Additional patient satisfaction measurements appear on the Department of Health and Human Services Web site at www.hospitalcompare.hhs.gov.

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Preterm Infants Twice as Likely to Have Birth Defects

Preterm babies (born before 37 weeks of gestation) are more than twice as likely as full-term infants to have major birth defects, say U.S. researchers who analyzed more than seven million live births in 13 states between 1995 and 2000.

Overall, eight percent of preterm infants had a birth defect, said the team of investigators from the March of Dimes, the U.S. Centers for Disease Control and Prevention, and several other major institutions.

The risk was greatest in very preterm babies (born between 24 and 31 weeks' gestation), who were five times as likely as full-term infants to have a birth defect. The most common birth defects among very preterm babies were central nervous system defects, such as spina bifida, and cardiovascular defects, such as a hole in the heart.

The study is published online this week in the Maternal and Child Health Journal.

Each year in the United States more than 500,000 babies are born preterm and that rate continues to rise. Birth defects and preterm birth are the leading causes of infant death.

"The causes of most birth defects are still not known," study lead author Margaret Honein, of the CDC's National Center on Birth Defects and Developmental Disabilities, said in a prepared statement. "While it is likely that the most common defects are caused by a combination of genetic and environmental factors, the identification of specific risk factors continues to be a major research and public health priority."

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Food Compound Blocks Inflammatory Response

A compound found in green peppers and celery can block part of a pathway that controls inflammatory response in the central nervous system (CNS), according to researchers at the University of Illinois at Urbana-Champaign.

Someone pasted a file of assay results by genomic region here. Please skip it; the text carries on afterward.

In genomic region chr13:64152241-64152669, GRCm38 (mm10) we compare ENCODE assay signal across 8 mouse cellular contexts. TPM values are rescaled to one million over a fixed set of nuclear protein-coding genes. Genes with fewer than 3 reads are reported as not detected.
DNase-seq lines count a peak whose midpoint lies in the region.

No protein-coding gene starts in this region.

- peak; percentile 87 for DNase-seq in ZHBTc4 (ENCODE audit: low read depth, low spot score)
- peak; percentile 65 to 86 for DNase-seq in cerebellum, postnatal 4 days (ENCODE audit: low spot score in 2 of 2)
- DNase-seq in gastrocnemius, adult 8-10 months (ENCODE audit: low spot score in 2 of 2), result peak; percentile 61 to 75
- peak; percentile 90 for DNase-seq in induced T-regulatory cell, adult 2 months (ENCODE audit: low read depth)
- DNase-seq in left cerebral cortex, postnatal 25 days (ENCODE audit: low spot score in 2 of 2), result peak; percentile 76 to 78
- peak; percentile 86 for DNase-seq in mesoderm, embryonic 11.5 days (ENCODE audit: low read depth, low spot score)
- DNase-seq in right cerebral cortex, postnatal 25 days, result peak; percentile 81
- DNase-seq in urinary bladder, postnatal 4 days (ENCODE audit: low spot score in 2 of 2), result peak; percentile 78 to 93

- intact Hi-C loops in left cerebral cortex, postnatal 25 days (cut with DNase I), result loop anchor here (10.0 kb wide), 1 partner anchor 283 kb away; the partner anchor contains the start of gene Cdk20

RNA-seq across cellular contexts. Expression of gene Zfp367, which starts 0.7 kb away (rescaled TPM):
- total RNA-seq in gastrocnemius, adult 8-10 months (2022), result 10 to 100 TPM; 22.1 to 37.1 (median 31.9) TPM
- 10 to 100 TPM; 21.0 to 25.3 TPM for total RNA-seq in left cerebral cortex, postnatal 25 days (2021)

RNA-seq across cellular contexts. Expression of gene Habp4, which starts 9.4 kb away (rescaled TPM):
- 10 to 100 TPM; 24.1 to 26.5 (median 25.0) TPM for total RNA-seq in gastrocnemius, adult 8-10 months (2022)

They said the finding may have implications for research on aging and diseases such as Alzheimer's and multiple sclerosis, United Press International reported.

The researchers found that a plant flavonoid called luteolin inhibited an important pathway in the inflammatory response of microglia, brain cells that play a critical role in the CNS immune system defenses, the news service said.

Luteolin reduced production of interluekin-6 -- used in cellular communication -- in the microglia inflammatory pathway by as much as 90 percent, according to the study, published in the journal Proceedings of the National Academy of Sciences.

"This was just about as potent an inhibition as anything we had seen previously," researcher Rodney Johnson said in a prepared statement, UPI reported.

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Childhood Obesity a Major Problem in China

Nearly one in five Chinese children under 7 years old is overweight, and more than seven percent are obese, according to a Chinese National Task Force on Childhood Obesity study released at the annual meeting of the World Health Organization.

"These numbers are higher than in European countries, while the gross domestic product in China is much lower," study leader Ding Zongyi told Agence France-Presse. "Only the United States (has) higher rates."

The researchers examined data on 80,000 children in 11 major cities and found a 156 percent increase in obese children and a 52 percent increase in overweight children between 1996 and 2006.

"This rate of increase has gone out of control," said Ding, who told AFP that Chinese children are eating too much high-fat, high sugar foods and aren't getting enough exercise.

Posted: May 2008